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Vault Festival review: Tinted, Amy Bethan Evans throws the spotlight on life and relationships for the visually impaired

Writer Amy Bethan Evans' new play, Tinted, is another piece that explores what life is like for the visually impaired.  While her previous play, Libby's Eyes, exposed the Kafka-esque nature of the benefits system, Tinted takes on friendships and dating.

Tinted Vault Festival
Charlotte Eyres in Tinted, Vault Festival. Georgia Harris Photography

Charlotte Eyres plays Laura, a visually impaired young woman, talking us through both childhood and adult experiences around friendships and relationships.

Her dad wants her outlook rooted in reality - he likes to take a hatchet to her favourite fairytales - but is equally over-protective and as a result, Laura isn't very worldly-wise.

She prefaces the tale of her first dating experiences with stories about her sex-education classes which are light on actual detail, to put it mildly.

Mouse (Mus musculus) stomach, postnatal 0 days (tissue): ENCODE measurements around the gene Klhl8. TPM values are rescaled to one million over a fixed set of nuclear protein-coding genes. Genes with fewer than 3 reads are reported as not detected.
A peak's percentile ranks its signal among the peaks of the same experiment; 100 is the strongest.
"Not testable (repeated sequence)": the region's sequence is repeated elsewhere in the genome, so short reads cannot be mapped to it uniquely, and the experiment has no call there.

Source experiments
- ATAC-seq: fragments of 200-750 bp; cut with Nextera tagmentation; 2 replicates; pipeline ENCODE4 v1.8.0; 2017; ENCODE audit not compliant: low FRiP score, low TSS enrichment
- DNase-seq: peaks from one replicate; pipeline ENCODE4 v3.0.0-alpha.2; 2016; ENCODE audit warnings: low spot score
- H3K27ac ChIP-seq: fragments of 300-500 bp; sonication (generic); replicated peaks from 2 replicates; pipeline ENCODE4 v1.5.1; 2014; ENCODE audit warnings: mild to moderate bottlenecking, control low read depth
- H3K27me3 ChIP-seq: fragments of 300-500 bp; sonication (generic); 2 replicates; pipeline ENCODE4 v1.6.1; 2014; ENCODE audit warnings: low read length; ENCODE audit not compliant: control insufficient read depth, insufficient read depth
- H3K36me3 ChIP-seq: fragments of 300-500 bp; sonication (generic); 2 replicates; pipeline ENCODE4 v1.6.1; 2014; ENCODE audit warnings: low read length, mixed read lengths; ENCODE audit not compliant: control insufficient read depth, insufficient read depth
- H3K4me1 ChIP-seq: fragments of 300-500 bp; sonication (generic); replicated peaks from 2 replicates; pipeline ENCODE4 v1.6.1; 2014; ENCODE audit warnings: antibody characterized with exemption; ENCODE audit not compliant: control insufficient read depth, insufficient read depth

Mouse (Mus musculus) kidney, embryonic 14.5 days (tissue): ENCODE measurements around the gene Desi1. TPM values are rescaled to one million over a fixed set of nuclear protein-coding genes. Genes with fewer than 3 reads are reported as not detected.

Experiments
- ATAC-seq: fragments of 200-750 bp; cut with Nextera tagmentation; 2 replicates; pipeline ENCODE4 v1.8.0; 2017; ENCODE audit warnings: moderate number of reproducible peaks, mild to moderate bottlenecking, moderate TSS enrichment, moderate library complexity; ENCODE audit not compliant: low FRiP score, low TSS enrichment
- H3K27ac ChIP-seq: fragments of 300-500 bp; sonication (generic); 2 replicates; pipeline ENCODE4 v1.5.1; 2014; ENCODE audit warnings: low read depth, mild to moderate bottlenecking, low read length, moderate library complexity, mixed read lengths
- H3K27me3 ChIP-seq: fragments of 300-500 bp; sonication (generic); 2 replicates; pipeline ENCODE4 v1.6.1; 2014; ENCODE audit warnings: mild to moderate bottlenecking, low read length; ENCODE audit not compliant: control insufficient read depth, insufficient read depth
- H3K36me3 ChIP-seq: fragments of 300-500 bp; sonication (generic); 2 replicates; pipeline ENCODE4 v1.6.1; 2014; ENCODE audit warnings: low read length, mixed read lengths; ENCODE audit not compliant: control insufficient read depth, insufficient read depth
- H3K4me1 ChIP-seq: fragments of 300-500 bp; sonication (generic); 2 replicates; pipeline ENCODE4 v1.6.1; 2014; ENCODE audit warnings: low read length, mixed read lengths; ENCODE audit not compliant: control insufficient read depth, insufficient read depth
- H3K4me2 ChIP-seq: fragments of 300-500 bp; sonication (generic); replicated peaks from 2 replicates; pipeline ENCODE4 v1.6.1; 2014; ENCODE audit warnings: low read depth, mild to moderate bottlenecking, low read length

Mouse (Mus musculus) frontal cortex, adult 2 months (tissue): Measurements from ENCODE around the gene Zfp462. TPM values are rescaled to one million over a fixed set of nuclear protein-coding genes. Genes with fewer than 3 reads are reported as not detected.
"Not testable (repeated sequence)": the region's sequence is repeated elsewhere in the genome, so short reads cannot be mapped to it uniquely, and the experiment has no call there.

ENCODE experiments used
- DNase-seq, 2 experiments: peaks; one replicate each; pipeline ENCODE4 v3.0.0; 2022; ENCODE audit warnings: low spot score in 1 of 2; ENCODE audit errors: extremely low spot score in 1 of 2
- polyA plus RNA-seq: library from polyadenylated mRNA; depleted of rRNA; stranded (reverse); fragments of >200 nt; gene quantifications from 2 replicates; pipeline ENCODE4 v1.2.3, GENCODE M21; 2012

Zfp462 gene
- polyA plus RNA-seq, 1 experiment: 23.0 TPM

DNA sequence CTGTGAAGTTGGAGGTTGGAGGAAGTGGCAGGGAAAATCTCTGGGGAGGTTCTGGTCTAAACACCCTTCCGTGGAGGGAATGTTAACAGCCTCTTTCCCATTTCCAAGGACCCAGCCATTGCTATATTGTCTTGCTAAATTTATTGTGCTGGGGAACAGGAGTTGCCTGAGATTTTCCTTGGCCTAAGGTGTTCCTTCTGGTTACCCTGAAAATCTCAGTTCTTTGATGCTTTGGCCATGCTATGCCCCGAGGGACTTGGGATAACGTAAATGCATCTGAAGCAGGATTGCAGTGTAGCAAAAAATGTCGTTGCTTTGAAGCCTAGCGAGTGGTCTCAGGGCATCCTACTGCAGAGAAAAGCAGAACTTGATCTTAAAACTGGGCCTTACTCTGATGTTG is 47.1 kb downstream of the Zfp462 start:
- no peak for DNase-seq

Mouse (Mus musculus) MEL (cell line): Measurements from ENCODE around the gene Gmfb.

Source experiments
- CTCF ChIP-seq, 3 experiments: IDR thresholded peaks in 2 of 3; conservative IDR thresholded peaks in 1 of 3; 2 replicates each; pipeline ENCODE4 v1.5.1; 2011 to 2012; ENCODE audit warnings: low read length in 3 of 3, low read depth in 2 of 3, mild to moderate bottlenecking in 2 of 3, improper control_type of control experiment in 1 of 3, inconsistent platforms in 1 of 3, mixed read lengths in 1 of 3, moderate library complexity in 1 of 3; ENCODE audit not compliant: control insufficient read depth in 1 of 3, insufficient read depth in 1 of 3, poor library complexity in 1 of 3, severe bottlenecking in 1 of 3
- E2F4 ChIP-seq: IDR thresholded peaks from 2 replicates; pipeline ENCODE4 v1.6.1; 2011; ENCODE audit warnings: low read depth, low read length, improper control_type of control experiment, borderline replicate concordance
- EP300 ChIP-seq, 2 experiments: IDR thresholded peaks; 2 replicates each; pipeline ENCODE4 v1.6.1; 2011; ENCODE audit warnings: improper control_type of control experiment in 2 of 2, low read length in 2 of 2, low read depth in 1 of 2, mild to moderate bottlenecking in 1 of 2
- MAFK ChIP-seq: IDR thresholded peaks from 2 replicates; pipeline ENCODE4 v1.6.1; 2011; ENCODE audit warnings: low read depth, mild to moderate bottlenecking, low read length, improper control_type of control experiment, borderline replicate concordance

The story flits back and forth in time so that a picture slowly emerges of a woman determined to be independent but with a growing awareness of her lack of knowledge and experience.

Like Libby's Eyes, there are plenty of cringe-worthy moments when both friends and strangers fail to consider her feelings and abilities.

But where Tinted gets really interesting is in the questions it raises about consent. Her ex believes there are no grey areas when it comes to #metoo but Laura begs to differ. 

Tinted Vault Festival 2
Charlotte Eyres in Tinted, Vault Festival. Georgia Harris Photography

Her disability means she likes to know everything that is going to happen during sex. Does feeling violated mean that she has been?

It is the strength of the piece providing an interesting and different perspective.

Where the play is weaker is in the childhood segments which sometimes feel like they are getting in the way of grown-up Laura's story rather than contributing to it.

The music is also rather loud at times making it difficult to hear what Eyres is saying.

But this is otherwise an absorbing and fascinating piece and I'm giving it ⭐️⭐️⭐️⭐️.

It is 60 minutes without an interval and is at the Vault Festival until 16 February.

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